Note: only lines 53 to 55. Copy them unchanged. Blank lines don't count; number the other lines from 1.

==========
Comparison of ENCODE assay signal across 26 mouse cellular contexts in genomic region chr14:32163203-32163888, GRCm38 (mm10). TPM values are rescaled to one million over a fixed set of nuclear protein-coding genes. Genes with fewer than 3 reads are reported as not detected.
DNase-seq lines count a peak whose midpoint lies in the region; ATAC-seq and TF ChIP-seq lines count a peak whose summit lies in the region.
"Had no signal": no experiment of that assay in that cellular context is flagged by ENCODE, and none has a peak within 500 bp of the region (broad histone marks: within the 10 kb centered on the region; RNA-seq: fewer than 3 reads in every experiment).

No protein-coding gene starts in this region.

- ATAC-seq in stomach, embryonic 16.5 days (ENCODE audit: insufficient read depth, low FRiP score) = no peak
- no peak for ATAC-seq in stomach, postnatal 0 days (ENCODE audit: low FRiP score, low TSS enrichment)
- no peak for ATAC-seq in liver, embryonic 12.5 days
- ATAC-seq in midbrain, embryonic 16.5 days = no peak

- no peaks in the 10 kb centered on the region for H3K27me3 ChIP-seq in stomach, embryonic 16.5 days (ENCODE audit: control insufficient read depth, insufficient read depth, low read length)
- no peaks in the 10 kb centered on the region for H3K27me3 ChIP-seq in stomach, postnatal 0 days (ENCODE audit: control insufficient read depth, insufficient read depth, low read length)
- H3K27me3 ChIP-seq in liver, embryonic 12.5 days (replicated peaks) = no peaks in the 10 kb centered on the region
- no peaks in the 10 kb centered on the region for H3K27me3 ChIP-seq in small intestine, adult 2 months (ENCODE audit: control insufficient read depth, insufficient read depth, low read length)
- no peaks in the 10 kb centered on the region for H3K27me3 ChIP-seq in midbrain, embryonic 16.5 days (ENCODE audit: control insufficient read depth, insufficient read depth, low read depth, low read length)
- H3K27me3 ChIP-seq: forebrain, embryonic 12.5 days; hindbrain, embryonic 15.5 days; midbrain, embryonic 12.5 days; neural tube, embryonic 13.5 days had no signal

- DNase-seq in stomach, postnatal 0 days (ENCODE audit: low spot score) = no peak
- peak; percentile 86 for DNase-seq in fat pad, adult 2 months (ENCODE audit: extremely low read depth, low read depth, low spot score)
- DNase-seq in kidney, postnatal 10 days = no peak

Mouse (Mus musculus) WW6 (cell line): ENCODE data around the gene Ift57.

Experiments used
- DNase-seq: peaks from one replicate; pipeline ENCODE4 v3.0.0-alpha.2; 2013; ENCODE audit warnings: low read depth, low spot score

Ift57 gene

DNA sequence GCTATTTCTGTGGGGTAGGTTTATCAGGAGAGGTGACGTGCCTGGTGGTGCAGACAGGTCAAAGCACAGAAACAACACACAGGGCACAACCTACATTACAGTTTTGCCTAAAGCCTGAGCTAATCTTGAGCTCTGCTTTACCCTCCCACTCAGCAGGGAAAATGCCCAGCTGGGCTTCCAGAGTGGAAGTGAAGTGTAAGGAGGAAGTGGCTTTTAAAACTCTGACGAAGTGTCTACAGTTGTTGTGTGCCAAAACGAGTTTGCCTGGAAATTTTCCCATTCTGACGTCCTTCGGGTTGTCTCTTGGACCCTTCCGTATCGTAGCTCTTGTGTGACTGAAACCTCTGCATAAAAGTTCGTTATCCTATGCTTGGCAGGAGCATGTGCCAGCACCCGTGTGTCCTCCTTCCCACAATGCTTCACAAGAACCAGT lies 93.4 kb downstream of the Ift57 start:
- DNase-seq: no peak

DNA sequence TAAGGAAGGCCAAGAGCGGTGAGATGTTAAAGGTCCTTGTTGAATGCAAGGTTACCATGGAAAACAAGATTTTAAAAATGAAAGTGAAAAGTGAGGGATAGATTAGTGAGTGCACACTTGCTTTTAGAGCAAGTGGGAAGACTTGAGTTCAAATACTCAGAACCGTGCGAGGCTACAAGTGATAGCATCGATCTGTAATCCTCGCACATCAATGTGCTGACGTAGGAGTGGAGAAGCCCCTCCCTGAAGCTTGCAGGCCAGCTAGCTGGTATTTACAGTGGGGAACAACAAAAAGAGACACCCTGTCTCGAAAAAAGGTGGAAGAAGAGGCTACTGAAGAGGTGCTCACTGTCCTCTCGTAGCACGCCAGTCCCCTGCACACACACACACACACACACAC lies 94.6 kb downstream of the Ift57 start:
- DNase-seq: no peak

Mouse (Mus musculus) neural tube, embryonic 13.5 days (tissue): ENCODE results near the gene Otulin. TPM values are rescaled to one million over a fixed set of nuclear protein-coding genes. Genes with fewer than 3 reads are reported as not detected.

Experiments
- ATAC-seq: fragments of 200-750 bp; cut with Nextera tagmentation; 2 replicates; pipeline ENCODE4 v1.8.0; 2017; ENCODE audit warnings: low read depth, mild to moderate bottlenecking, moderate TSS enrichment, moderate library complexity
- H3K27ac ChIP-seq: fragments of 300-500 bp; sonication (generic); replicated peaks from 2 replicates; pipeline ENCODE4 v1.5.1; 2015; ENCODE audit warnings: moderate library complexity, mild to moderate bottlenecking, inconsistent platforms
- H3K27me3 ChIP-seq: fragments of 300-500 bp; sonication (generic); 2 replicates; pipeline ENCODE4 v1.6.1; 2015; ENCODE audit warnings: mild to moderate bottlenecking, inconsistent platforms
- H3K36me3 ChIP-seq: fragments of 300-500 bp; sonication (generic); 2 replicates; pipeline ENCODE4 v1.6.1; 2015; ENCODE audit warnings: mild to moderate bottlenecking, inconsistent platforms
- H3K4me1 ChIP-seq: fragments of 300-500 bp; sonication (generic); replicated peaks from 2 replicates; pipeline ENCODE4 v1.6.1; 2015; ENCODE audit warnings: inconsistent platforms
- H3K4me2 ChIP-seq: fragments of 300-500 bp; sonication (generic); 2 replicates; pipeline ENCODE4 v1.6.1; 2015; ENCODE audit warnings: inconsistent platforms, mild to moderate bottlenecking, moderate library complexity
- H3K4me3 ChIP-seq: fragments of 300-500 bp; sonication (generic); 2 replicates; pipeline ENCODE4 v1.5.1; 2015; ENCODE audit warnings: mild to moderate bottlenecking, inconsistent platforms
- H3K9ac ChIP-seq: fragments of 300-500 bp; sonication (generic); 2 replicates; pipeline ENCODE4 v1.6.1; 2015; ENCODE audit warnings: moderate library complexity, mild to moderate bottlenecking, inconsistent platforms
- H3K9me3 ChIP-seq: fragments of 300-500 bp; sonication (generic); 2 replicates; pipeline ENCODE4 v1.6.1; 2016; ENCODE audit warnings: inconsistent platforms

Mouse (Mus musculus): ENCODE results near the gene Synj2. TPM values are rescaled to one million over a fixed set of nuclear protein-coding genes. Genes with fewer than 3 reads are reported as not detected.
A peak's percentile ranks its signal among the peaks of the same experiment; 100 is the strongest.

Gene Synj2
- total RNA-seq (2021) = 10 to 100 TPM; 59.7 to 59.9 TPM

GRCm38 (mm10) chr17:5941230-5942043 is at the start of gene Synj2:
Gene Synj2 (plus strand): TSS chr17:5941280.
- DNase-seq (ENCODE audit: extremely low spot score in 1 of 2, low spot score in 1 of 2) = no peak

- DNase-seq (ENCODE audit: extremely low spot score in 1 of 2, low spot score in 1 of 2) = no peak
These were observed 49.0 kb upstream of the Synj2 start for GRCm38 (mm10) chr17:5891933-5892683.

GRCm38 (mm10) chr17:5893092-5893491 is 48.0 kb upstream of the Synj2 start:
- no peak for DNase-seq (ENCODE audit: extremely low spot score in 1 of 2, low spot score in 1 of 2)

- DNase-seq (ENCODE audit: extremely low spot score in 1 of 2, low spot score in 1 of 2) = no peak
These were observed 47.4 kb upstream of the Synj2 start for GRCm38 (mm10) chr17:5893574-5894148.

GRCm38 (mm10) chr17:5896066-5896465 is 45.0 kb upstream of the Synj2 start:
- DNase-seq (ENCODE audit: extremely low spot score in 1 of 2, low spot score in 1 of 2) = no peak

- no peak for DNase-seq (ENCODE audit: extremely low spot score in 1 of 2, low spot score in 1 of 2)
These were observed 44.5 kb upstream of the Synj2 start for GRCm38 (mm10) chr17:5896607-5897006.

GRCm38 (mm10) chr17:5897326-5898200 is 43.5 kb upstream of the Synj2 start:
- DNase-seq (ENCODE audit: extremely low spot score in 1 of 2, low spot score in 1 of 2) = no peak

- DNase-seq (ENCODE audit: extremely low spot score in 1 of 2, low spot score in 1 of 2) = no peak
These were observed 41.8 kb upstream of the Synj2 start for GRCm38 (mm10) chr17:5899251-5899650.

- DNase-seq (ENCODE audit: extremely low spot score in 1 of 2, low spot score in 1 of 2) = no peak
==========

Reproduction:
These were observed 44.5 kb upstream of the Synj2 start for GRCm38 (mm10) chr17:5896607-5897006.

GRCm38 (mm10) chr17:5897326-5898200 is 43.5 kb upstream of the Synj2 start:
- DNase-seq (ENCODE audit: extremely low spot score in 1 of 2, low spot score in 1 of 2) = no peak